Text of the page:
This clip is infamous in the gaming niche that is the fighting game community. In a nutshell, two combatants in the loser’s bracket, one of which has been annoying players with a consistently-defensive playing style, and the other one down on their luck and staring right into the jaws of defeat. The cautious one, Justin Wong, throws out a “Super Art” move (these deal a lot of damage); every hit of which is knocked aside by fellow loser Daigo Umehara with precision timing using a high-skill technique known as ‘parrying’ (which requires hitting forward; the opposite of blocking an attack; mere frames before an attack is to hit — and this is to be done repeatedly for multi-hit attacks), launching into a combination attack that decides the fight. In front of probably hundreds of people, cheering for The Other Guy™.
Well, since my partner and I finally decided to take the plunge and put our XBox 360 online, I acquired Street Fighter III: Online Edition, which has as a parrying challenge the infamous Evo Moment #37.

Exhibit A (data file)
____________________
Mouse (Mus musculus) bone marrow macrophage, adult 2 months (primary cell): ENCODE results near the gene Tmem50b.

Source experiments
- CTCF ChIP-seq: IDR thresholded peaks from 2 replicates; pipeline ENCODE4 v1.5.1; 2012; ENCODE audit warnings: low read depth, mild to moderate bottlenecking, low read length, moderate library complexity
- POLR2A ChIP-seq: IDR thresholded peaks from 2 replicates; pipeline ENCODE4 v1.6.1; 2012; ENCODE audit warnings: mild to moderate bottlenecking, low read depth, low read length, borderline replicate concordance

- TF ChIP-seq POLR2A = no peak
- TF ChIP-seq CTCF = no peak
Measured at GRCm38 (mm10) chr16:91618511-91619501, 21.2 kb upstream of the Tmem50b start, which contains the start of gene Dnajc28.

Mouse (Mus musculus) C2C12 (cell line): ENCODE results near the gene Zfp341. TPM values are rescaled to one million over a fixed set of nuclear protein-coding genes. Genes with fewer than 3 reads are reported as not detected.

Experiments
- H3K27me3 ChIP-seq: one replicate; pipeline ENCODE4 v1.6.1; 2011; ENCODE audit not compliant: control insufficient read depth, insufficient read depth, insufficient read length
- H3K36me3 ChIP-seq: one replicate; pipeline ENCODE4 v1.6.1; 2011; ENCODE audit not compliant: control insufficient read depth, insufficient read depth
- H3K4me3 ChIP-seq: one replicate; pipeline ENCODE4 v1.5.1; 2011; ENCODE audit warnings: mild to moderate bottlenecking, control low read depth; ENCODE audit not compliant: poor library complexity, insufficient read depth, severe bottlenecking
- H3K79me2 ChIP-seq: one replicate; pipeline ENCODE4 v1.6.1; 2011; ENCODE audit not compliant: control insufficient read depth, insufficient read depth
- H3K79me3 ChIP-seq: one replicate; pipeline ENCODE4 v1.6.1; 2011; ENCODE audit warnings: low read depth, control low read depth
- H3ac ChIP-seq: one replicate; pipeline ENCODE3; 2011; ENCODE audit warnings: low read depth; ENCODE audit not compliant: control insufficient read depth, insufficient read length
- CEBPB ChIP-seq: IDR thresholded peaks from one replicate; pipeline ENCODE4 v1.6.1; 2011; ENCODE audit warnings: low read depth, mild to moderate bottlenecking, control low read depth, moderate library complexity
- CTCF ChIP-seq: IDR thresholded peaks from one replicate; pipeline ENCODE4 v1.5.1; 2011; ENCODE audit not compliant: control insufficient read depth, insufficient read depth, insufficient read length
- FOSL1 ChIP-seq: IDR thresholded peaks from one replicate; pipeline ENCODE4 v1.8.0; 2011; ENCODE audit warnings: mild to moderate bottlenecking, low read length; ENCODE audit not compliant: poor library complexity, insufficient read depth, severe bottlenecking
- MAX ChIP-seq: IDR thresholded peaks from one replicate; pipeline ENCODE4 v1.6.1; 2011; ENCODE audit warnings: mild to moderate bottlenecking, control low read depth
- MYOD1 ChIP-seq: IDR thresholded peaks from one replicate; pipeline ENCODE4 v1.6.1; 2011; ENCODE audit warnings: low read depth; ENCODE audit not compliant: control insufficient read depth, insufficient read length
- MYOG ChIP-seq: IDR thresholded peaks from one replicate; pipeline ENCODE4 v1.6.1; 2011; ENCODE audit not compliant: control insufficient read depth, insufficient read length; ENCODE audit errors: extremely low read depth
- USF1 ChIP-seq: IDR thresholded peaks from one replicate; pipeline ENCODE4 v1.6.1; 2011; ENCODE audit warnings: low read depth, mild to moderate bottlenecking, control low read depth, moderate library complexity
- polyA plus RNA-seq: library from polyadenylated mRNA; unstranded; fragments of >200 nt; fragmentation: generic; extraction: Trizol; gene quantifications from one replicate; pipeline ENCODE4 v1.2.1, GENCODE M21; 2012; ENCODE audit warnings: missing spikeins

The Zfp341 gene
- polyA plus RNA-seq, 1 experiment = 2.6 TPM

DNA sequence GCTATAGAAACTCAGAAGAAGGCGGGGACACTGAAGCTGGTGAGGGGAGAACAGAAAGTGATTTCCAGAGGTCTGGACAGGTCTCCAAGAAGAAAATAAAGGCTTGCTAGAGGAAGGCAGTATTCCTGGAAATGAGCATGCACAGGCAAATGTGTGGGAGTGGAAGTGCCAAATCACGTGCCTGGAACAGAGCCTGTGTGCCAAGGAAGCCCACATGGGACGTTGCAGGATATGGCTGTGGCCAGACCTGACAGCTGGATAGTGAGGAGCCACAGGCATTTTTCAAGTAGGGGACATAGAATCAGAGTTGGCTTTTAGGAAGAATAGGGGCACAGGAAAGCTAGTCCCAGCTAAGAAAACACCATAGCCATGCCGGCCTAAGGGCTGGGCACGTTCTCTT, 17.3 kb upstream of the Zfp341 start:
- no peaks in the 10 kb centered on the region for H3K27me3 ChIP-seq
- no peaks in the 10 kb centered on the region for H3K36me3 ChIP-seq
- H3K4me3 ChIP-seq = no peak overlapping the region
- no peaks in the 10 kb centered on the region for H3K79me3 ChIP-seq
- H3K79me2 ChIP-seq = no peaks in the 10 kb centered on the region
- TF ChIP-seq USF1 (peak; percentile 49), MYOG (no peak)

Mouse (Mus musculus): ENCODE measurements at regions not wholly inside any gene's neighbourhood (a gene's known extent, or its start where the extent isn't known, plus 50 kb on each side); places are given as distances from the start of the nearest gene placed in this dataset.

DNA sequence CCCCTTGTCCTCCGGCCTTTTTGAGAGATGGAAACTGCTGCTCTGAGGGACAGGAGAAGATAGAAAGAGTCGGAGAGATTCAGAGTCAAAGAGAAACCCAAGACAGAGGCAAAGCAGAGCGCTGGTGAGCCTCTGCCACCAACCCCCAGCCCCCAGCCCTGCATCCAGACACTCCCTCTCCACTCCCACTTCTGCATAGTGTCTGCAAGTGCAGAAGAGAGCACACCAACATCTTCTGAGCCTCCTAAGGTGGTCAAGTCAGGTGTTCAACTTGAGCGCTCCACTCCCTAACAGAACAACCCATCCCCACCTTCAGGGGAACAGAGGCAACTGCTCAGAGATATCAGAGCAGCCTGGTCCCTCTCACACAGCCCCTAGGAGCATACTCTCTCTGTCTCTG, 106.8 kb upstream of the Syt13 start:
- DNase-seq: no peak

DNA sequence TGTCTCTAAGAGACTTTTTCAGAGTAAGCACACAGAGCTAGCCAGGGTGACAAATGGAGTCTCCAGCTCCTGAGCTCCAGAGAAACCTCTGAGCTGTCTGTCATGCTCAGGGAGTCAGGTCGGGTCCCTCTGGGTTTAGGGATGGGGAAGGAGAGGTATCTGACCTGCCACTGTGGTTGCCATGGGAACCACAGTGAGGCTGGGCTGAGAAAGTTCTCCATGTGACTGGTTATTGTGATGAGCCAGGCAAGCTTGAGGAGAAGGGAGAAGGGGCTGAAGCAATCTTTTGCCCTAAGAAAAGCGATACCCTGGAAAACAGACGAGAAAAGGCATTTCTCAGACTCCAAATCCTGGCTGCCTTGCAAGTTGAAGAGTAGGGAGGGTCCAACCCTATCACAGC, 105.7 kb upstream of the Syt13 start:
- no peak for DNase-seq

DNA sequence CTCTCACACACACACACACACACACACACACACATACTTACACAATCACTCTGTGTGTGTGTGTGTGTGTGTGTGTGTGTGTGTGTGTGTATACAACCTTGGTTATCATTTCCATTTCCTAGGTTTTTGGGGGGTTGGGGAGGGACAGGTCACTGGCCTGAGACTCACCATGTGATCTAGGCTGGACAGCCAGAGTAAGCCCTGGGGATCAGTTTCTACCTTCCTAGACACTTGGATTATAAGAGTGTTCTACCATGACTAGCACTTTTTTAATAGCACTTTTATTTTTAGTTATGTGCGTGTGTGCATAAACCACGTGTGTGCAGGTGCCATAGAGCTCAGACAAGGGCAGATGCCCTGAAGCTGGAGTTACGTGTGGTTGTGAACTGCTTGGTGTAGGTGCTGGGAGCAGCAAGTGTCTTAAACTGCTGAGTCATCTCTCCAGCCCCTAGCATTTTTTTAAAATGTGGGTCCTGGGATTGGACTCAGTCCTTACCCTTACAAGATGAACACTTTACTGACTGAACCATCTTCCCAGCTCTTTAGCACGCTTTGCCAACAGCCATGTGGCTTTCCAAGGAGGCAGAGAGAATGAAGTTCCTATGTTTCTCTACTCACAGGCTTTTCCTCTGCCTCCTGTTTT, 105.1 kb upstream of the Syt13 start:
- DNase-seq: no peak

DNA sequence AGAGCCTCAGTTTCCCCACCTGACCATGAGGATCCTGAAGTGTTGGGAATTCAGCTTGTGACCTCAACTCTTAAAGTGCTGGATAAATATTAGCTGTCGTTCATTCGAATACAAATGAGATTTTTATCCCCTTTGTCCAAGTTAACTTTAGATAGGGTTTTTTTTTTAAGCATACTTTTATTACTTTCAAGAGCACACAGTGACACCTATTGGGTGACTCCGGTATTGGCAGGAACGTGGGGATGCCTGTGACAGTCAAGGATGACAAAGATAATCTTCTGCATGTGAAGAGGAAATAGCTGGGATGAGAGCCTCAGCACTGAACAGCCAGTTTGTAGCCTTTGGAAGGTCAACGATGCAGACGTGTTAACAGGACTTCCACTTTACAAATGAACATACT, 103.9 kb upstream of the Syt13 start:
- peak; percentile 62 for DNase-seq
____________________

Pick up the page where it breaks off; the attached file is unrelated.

This is actually one of my favourite moments in competitive gaming, despite probably being one of the best-known. It’s a wonderful show of grace under pressure, expert execution and good old-fashioned showboating; all of which are pretty much the task is included (and named thus, as “Evo Moment #37”) in this latest version of the game, as a celebration of its impact. And although I wasn’t in a tournament setting versus a more popular player with a huge crowd behind me, executing this (after many retries, I admit) and feeling that adrenaline rush was an amazing feeling, and a profound reminder of why I love videogames as a form.
It doesn’t sound exciting, I know, beating a challenge mode in the single-player portion of an online game. I guess you had to be there.